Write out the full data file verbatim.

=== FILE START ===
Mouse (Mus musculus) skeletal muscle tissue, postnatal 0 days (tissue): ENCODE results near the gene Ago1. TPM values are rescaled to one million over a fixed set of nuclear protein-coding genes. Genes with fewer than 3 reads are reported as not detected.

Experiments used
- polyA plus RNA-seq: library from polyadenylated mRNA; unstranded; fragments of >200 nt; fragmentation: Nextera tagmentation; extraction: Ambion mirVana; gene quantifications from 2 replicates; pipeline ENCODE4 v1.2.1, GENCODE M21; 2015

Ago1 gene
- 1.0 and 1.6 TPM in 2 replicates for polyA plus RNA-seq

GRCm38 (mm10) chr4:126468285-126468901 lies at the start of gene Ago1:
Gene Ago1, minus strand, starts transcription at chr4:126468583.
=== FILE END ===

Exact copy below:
Mouse (Mus musculus) skeletal muscle tissue, postnatal 0 days (tissue): ENCODE results near the gene Ago1. TPM values are rescaled to one million over a fixed set of nuclear protein-coding genes. Genes with fewer than 3 reads are reported as not detected.

Experiments used
- polyA plus RNA-seq: library from polyadenylated mRNA; unstranded; fragments of >200 nt; fragmentation: Nextera tagmentation; extraction: Ambion mirVana; gene quantifications from 2 replicates; pipeline ENCODE4 v1.2.1, GENCODE M21; 2015

Ago1 gene
- 1.0 and 1.6 TPM in 2 replicates for polyA plus RNA-seq

GRCm38 (mm10) chr4:126468285-126468901 lies at the start of gene Ago1:
Gene Ago1, minus strand, starts transcription at chr4:126468583.